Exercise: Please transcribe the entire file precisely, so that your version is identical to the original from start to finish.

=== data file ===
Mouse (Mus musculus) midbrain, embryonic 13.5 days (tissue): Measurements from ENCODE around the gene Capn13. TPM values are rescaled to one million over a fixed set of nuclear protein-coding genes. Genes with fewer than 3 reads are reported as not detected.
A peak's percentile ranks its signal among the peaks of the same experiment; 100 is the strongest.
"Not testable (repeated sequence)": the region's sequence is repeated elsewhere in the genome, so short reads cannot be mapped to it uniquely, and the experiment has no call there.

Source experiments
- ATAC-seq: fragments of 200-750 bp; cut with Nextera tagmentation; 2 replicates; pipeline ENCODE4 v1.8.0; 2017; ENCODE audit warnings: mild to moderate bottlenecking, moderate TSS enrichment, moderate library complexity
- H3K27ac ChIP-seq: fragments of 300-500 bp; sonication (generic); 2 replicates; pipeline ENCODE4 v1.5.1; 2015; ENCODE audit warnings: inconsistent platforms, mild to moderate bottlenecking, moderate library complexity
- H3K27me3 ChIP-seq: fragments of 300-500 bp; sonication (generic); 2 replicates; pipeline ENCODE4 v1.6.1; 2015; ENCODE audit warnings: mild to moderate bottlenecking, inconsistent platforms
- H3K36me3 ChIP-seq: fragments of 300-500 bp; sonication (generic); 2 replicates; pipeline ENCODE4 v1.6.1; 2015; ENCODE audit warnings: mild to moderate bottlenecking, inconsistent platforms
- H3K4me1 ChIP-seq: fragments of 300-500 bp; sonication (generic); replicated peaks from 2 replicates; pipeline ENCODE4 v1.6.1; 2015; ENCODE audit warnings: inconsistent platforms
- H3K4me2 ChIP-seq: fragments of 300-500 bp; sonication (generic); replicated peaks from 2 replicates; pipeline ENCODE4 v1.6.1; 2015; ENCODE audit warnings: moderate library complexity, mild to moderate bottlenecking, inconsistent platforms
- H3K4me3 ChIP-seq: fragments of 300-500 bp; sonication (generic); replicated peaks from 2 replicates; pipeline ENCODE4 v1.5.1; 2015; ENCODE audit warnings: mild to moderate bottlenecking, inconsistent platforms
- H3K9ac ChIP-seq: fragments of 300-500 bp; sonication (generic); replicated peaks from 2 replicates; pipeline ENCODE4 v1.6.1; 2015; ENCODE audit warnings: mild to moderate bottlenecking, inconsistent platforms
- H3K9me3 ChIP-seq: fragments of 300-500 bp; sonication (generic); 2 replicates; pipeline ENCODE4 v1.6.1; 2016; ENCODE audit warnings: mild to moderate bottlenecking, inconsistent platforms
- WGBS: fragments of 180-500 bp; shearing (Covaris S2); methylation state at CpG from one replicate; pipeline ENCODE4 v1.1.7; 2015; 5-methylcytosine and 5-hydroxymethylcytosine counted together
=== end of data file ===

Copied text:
Mouse (Mus musculus) midbrain, embryonic 13.5 days (tissue): Measurements from ENCODE around the gene Capn13. TPM values are rescaled to one million over a fixed set of nuclear protein-coding genes. Genes with fewer than 3 reads are reported as not detected.
A peak's percentile ranks its signal among the peaks of the same experiment; 100 is the strongest.
"Not testable (repeated sequence)": the region's sequence is repeated elsewhere in the genome, so short reads cannot be mapped to it uniquely, and the experiment has no call there.

Source experiments
- ATAC-seq: fragments of 200-750 bp; cut with Nextera tagmentation; 2 replicates; pipeline ENCODE4 v1.8.0; 2017; ENCODE audit warnings: mild to moderate bottlenecking, moderate TSS enrichment, moderate library complexity
- H3K27ac ChIP-seq: fragments of 300-500 bp; sonication (generic); 2 replicates; pipeline ENCODE4 v1.5.1; 2015; ENCODE audit warnings: inconsistent platforms, mild to moderate bottlenecking, moderate library complexity
- H3K27me3 ChIP-seq: fragments of 300-500 bp; sonication (generic); 2 replicates; pipeline ENCODE4 v1.6.1; 2015; ENCODE audit warnings: mild to moderate bottlenecking, inconsistent platforms
- H3K36me3 ChIP-seq: fragments of 300-500 bp; sonication (generic); 2 replicates; pipeline ENCODE4 v1.6.1; 2015; ENCODE audit warnings: mild to moderate bottlenecking, inconsistent platforms
- H3K4me1 ChIP-seq: fragments of 300-500 bp; sonication (generic); replicated peaks from 2 replicates; pipeline ENCODE4 v1.6.1; 2015; ENCODE audit warnings: inconsistent platforms
- H3K4me2 ChIP-seq: fragments of 300-500 bp; sonication (generic); replicated peaks from 2 replicates; pipeline ENCODE4 v1.6.1; 2015; ENCODE audit warnings: moderate library complexity, mild to moderate bottlenecking, inconsistent platforms
- H3K4me3 ChIP-seq: fragments of 300-500 bp; sonication (generic); replicated peaks from 2 replicates; pipeline ENCODE4 v1.5.1; 2015; ENCODE audit warnings: mild to moderate bottlenecking, inconsistent platforms
- H3K9ac ChIP-seq: fragments of 300-500 bp; sonication (generic); replicated peaks from 2 replicates; pipeline ENCODE4 v1.6.1; 2015; ENCODE audit warnings: mild to moderate bottlenecking, inconsistent platforms
- H3K9me3 ChIP-seq: fragments of 300-500 bp; sonication (generic); 2 replicates; pipeline ENCODE4 v1.6.1; 2016; ENCODE audit warnings: mild to moderate bottlenecking, inconsistent platforms
- WGBS: fragments of 180-500 bp; shearing (Covaris S2); methylation state at CpG from one replicate; pipeline ENCODE4 v1.1.7; 2015; 5-methylcytosine and 5-hydroxymethylcytosine counted together